2. Freeze tolerance enables animals to survive the freezing of over half of their bodily fluids
                                                                                              1. Frozen tissue needs little energy, but lots to thaw
                                                                                                1. Also causes osmotic cell stress, as frozen water in the extracellular fluid increases the conc of solutes, making water leave cells down an osmotic gradient
                                                                                                  1. Freeze tolerance reduces these effects by breaking down glycogen into glucose, which lowers the freezing point of water and prevents osmotic stress. It also acts as an energy source to fuel thawing of cells
                                                                                            3. Extreme Heat
                                                                                              1. Short term increase of over 5 degrees causes heat shock proteins to be transcribed and translated
                                                                                                1. These are stable at high temperatures and are hydrophobic
                                                                                                  1. Help denatured proteins to fold into a stable structure by binding the hydrophobic domains that are exposed when the proteins denature
                                                                                                    1. Help to prevent interactions with other denatured proteins
                                                                                                2. Heterotherms
                                                                                                  1. Depend on external heat and internally generated heat e.g. hibernating mammals
                                                                                                    1. Limited endothermy
                                                                                                      1. Regional - only heat part of their bodies, using countercurrent exchange mechanisms
                                                                                                        1. Temporal - endothermy restricted to certain times e.g. hibernation
                                                                                                          1. Requires large energy reserves and a much lower set point for body temp
                                                                                                            1. Periodic re-warming required
                                                                                                            2. Torpor - daily hibernation, associated with a lower drop in temperature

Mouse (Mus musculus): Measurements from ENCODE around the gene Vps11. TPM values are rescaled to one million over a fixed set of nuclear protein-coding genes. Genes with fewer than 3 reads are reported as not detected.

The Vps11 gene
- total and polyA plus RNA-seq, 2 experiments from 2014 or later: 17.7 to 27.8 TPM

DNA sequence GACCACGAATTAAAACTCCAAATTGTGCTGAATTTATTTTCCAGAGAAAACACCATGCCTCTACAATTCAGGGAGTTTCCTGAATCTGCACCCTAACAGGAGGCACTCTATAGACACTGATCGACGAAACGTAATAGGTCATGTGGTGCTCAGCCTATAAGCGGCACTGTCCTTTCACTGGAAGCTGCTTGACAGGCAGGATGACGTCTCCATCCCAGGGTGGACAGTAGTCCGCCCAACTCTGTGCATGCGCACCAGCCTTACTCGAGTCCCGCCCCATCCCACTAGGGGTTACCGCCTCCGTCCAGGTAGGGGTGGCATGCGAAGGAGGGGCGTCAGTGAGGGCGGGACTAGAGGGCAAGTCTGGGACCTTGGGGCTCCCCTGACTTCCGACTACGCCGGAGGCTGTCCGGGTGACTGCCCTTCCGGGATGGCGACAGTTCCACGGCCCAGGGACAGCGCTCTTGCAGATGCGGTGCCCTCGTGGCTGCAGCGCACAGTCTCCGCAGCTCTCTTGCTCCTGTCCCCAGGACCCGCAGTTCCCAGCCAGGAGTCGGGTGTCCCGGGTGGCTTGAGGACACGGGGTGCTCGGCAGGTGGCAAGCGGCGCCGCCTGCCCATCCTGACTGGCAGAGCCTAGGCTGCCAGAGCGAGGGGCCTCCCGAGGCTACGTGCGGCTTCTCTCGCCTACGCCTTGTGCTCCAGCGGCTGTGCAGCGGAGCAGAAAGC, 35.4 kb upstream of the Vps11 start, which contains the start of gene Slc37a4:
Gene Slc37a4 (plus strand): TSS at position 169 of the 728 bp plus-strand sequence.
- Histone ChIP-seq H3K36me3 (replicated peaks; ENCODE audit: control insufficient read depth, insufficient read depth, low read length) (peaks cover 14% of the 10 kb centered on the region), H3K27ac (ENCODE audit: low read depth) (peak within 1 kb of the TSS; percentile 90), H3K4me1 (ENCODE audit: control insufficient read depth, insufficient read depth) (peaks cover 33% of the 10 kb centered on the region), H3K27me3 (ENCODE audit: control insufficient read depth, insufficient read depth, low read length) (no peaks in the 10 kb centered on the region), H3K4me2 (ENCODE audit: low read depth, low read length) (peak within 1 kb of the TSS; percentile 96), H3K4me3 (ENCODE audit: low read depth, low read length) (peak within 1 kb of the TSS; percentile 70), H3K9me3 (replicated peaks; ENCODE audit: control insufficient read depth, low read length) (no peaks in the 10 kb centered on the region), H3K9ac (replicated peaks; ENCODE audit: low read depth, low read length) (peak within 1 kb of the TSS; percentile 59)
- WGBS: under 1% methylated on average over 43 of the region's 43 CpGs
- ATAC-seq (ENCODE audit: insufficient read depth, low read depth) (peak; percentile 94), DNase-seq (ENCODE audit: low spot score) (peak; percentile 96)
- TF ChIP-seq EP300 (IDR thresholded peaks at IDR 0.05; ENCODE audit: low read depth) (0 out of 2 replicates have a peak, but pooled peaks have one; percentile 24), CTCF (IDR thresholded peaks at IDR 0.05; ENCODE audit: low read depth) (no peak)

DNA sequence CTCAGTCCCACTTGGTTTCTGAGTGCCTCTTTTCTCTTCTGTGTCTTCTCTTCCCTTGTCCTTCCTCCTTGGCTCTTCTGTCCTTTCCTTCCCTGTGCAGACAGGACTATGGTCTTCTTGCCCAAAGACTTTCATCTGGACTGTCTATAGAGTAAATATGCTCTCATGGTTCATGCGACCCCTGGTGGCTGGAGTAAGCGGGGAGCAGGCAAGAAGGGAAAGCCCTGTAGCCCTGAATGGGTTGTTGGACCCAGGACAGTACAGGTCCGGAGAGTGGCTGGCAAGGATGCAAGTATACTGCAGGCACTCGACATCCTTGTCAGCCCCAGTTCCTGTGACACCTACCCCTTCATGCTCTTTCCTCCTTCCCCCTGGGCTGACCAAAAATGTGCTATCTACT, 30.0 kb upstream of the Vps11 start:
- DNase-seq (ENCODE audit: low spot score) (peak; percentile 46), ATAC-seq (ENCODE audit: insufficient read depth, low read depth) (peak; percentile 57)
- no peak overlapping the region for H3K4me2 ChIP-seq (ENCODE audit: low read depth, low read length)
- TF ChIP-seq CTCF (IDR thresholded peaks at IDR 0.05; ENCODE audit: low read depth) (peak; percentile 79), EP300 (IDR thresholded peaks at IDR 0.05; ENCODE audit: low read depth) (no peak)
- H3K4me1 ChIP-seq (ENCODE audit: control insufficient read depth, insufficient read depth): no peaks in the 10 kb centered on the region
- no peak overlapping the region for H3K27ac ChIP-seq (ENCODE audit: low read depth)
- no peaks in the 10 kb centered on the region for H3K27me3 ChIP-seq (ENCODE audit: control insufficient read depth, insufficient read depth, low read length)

3. Biological functions have an optimum temperature range due to enzymes
                                                                                                              1. Heat Energy Transfer
                                                                                                                1. Conduction
                                                                                                                  1. From a warm object to a cold object via direct contact
                                                                                                                    1. Rate of transfer depends on the temperature difference, as well as thermal conductivity
                                                                                                                  2. Convection
                                                                                                                    1. Transfer by air currents, often off the skin
                                                                                                                      1. Air warmed by the body, rises and is replaced by colder air
                                                                                                                    2. Evaporation
                                                                                                                      1. Conversion of liquid into gas, requiring heat of vapourisation
                                                                                                                        1. Absorbed from the skin during sweating and from the respiratory tract during panting. Water must be replaced
                                                                                                                      2. Radiation
                                                                                                                        1. From a warm object to cold object via electromagnetic waves
                                                                                                                          1. Body gains or loses heat depending on difference in temperature of the skin and surroundings, as well as the amount of sunlight hitting the skin